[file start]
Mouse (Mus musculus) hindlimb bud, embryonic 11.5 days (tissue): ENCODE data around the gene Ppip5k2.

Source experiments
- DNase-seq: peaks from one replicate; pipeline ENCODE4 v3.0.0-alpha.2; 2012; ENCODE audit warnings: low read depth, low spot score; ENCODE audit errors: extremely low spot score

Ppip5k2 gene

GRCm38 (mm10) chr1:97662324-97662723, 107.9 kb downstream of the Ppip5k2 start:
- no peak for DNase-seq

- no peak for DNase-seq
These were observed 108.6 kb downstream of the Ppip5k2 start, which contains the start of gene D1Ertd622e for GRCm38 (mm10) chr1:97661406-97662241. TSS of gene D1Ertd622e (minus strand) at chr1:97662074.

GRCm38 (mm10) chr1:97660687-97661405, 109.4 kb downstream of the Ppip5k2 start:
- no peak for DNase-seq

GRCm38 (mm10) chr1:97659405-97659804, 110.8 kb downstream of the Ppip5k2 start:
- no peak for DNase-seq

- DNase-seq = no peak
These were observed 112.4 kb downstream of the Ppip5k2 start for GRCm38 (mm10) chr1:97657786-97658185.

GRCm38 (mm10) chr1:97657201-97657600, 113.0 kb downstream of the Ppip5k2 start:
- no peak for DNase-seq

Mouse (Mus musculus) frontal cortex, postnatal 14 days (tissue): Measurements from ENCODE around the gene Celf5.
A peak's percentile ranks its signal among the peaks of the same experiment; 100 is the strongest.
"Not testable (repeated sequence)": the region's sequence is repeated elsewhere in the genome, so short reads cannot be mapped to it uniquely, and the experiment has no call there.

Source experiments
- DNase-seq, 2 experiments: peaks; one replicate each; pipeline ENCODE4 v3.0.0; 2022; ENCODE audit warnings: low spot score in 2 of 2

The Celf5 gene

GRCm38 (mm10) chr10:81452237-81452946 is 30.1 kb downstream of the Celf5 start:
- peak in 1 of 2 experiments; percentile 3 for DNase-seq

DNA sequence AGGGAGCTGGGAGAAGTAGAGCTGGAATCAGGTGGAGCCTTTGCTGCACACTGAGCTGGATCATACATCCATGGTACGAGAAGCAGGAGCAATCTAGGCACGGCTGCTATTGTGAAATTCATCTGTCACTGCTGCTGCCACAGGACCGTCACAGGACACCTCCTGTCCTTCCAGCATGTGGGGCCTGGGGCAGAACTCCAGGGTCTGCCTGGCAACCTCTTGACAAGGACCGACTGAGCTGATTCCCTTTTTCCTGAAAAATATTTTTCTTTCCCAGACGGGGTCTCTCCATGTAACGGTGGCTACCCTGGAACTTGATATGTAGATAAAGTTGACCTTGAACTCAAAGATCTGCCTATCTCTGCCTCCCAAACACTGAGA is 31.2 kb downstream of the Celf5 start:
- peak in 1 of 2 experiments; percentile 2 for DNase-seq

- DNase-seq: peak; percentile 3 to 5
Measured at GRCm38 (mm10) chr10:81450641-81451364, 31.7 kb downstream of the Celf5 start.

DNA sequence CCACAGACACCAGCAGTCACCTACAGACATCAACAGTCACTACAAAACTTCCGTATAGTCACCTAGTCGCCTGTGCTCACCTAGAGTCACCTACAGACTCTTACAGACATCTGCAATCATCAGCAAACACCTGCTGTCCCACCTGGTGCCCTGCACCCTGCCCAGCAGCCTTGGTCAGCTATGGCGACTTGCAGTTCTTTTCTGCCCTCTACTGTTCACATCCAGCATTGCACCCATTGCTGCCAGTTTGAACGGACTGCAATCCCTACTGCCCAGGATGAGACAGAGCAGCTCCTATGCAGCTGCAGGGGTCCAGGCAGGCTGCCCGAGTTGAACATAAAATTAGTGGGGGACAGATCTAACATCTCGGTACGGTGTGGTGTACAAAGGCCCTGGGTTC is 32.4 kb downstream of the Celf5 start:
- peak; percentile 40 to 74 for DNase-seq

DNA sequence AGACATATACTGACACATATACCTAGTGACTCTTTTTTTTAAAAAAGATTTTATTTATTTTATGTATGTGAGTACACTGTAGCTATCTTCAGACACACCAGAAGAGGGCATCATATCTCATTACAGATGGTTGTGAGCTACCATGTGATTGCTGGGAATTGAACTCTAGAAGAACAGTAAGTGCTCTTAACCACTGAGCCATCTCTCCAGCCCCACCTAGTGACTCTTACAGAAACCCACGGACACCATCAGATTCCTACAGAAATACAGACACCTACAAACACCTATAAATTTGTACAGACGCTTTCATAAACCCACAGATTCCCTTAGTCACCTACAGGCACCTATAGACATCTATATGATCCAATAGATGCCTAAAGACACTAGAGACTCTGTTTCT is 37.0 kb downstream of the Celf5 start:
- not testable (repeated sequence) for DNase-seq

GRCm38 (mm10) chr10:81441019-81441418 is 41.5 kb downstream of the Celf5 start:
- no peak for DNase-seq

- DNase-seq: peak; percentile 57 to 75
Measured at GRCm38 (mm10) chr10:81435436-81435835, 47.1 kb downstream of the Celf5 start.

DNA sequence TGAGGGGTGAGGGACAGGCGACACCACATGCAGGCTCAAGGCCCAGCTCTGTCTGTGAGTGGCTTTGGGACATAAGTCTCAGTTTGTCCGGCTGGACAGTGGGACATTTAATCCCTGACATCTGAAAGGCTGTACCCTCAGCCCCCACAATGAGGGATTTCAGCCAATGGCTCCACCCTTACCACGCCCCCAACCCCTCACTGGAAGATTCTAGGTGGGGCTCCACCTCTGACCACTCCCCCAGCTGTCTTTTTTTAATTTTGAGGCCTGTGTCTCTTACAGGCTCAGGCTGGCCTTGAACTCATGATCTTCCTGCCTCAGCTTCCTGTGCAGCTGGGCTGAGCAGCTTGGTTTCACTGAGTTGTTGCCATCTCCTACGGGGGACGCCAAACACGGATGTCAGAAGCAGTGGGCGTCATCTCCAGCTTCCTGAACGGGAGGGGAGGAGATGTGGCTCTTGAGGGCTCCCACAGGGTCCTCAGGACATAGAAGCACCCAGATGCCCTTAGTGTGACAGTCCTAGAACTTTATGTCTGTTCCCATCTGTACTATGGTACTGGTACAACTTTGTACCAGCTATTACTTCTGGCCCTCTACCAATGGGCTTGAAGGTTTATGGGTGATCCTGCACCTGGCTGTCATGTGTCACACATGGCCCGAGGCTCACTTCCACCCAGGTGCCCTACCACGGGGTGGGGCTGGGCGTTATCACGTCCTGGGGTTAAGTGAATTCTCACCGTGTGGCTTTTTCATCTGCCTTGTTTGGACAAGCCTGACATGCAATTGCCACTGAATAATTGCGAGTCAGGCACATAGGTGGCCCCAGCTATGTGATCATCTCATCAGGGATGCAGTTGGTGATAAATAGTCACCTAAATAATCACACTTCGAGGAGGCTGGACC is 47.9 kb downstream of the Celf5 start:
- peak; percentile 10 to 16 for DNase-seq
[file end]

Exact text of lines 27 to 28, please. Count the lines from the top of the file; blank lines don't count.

- DNase-seq: peak; percentile 3 to 5
Measured at GRCm38 (mm10) chr10:81450641-81451364, 31.7 kb downstream of the Celf5 start.